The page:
Oxford Menopause Newsletter | July 2021

The benefits of HRT

Aside from improving symptoms of the perimenopause and menopause, HRT has significant additional benefits for women. Often these are not noticeable by women but these benefits should form an essential part of any discussion about HRT with a woman seeking to find out more about their symptoms and the role of HRT.

Menopausal symptoms affect 70-80% of all women and 25% of women describe their symptoms as severe, impacting on day-to-day life at home, work and socially. The average duration of these symptoms is 7 years.

Tackling symptoms

The main benefit of HRT is its impact on menopausal symptoms, these include hot flushes, night sweats, mood swings, vaginal dryness and low libido. Vasomotor symptoms (flushes and sweats) usually improve within 4 weeks of using HRT and maximal benefit is achieved by three months. HRT can also improve sleep, muscle aches and pains. Vaginal dryness can be improved by systemic HRT but also local HRT (vaginal treatments such as pessaries/creams/rings), this also helps manage urinary symptoms which can affect many menopausal women.

Reducing the risk of osteoporosis

HRT has been shown to reduce the risk of osteoporosis and fractures. The International Osteoporosis Foundation reports that a woman aged 50 has a 2.8% risk of death related to a hip fracture during their lifetime. Studies have shown a significant reduction in the risk of any fracture in women using HRT compared with non-users.

In fact, HRT is used as the first-line treatment for preventing and managing osteoporosis in women under the age of 50 with menopausal symptoms. The bone-related benefits of HRT are related to oestrogen dose, however some degree of bone protection can be achieved even with low doses of oestrogen. Although bone density does decline when HRT is discontinued, some studies have demonstrated a long-term protective effect for many years after stopping HRT.

Benefits of reducing heart disease risk

Cardiovascular disease is the leading cause of death in women worldwide, yet when many women think about HRT they are concerned about the risk of breast cancer and are often not aware of the benefit HRT has on heart disease risk. 28,000 women in the UK die from heart disease each year and 11,500 women in the UK die from breast cancer each year.

Evidence has shown that women who use HRT within 10 years of the onset of menopause have a reduced risk of coronary heart disease (around 50%) and death related to heart disease. In women who start using HRT more than 10 years after the menopause also do not increase their risk of cardiovascular disease of death from heart disease.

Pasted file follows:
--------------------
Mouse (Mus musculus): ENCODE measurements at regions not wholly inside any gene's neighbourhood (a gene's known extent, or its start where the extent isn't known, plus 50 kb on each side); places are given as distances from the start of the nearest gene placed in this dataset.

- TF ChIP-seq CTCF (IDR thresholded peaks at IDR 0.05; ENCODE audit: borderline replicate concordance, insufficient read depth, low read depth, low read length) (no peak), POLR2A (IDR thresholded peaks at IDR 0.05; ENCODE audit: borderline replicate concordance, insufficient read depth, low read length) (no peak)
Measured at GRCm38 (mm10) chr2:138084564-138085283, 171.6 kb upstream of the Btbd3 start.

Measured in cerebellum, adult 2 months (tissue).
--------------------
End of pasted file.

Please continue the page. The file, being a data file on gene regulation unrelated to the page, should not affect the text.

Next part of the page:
Diabetes and lipids (cholesterol)

Large studies have suggested that HRT reduces the risk of developing Type 2 diabetes and also can improve control of sugar levels in women with established diabetes. In addition HRT has a favourable effect on cholesterol in women, reducing LDL cholesterol (the ‘bad’ cholesterol which contributes to narrowing of arteries) and increasing HDL cholesterol (the ‘good’ cholesterol).

Colorectal (bowel) cancer

The Women’s Health Initiative (WHI) trial demonstrated that colorectal cancer risk was reduced in women taking certain types of HRT (oestrogen + progestogen).

Other benefits

Studies have demonstrated benefit of HRT on enhancing and maintaining muscle mass, muscle strength and connective tissue in women. In addition there are positive effects of oestrogen on ageing, increasing skin collagen content, thickness, elasticity and hydration.

Women who suffer with migraines often find these worsen at the menopause as a result of fluctuations in oestrogen levels, using HRT can stabilise these fluctuations improving migraine frequency and severity. Avoiding oral (tablet) form of oestrogen in migraine sufferers is advisable, using a transdermal preparation (gel/patch/spray) is preferred.

So, in summary, not only does HRT have a role in the management of menopausal symptoms (which are often the primary reason women seek help) but also in providing a significant reduction in the risk of other significant health issues. The management of menopause is unique in every woman and an individualised discussion is key to ensuring women are provided with the correct information and evidence in order to make informed decisions about treatment options. At Oxford Menopause, women have time to explore these areas in detail with a British Menopause Society, Accredited Menopause Specialist and make important decisions about how to manage their menopause.